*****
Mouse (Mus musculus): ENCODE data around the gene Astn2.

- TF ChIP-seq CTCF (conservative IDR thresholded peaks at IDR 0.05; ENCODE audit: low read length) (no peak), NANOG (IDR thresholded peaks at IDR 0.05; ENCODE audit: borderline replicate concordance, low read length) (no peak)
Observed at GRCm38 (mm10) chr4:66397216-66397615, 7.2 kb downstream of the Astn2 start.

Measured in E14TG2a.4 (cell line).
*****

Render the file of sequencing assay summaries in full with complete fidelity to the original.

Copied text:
Mouse (Mus musculus): ENCODE data around the gene Astn2.

- TF ChIP-seq CTCF (conservative IDR thresholded peaks at IDR 0.05; ENCODE audit: low read length) (no peak), NANOG (IDR thresholded peaks at IDR 0.05; ENCODE audit: borderline replicate concordance, low read length) (no peak)
Observed at GRCm38 (mm10) chr4:66397216-66397615, 7.2 kb downstream of the Astn2 start.

Measured in E14TG2a.4 (cell line).